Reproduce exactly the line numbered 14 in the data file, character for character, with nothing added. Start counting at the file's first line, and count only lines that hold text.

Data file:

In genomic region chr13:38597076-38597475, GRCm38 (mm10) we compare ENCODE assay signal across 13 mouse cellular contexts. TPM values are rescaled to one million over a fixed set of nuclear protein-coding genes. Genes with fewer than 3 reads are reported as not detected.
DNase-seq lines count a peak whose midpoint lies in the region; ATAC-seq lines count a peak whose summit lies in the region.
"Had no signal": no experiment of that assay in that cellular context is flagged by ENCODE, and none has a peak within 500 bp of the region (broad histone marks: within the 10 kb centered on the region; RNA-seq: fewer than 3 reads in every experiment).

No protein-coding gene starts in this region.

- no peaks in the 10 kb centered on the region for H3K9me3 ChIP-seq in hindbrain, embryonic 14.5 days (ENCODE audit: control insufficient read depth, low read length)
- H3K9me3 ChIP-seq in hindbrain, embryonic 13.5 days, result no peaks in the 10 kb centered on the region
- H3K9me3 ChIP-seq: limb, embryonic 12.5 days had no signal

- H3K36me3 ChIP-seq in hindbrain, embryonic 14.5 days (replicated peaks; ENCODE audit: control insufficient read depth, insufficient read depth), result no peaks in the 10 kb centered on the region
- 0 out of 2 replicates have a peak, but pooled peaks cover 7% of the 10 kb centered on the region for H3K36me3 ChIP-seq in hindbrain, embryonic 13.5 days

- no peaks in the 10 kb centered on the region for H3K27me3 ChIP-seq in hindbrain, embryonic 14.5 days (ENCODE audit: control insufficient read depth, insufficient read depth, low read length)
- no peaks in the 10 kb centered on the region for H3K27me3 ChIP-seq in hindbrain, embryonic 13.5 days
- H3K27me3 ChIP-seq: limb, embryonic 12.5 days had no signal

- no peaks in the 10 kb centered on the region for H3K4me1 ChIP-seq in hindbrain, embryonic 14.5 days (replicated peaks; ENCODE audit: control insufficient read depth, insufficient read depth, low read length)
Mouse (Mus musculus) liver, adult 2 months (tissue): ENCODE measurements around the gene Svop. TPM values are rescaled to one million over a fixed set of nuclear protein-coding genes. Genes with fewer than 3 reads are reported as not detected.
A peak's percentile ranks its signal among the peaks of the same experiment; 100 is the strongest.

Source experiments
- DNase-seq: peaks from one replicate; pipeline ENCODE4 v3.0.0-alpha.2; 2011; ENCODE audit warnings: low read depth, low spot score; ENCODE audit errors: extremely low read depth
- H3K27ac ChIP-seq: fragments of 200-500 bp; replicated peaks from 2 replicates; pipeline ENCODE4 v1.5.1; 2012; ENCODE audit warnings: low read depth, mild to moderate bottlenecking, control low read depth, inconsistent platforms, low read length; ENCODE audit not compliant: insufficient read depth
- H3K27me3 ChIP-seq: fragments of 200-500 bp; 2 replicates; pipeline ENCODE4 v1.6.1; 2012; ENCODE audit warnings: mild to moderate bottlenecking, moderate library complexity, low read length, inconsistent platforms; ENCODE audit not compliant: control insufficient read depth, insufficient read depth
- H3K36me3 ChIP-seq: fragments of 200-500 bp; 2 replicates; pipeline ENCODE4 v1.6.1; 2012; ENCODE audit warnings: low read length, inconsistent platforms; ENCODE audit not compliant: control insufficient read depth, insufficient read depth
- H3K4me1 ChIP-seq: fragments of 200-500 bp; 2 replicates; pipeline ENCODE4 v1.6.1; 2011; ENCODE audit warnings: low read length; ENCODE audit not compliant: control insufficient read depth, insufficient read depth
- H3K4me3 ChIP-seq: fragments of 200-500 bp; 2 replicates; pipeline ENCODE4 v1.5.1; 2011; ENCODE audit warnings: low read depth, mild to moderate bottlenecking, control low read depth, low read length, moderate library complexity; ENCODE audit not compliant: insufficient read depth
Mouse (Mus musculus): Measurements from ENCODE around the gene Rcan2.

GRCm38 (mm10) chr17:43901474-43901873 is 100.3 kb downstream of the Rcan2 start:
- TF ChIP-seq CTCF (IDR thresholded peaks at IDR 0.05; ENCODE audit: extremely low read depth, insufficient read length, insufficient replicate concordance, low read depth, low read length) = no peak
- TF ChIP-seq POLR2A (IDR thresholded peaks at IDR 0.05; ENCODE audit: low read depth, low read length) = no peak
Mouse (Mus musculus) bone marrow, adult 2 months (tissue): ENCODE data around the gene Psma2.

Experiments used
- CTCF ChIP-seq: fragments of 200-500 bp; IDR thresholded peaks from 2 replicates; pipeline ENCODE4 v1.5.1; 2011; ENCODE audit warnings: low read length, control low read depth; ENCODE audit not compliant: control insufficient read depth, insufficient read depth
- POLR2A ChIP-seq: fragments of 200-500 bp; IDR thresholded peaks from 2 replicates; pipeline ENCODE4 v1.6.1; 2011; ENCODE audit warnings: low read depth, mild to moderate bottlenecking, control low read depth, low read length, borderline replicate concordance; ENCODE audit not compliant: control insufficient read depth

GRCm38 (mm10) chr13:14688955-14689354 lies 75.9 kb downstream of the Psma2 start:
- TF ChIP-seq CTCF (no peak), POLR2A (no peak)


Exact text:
Mouse (Mus musculus) liver, adult 2 months (tissue): ENCODE measurements around the gene Svop. TPM values are rescaled to one million over a fixed set of nuclear protein-coding genes. Genes with fewer than 3 reads are reported as not detected.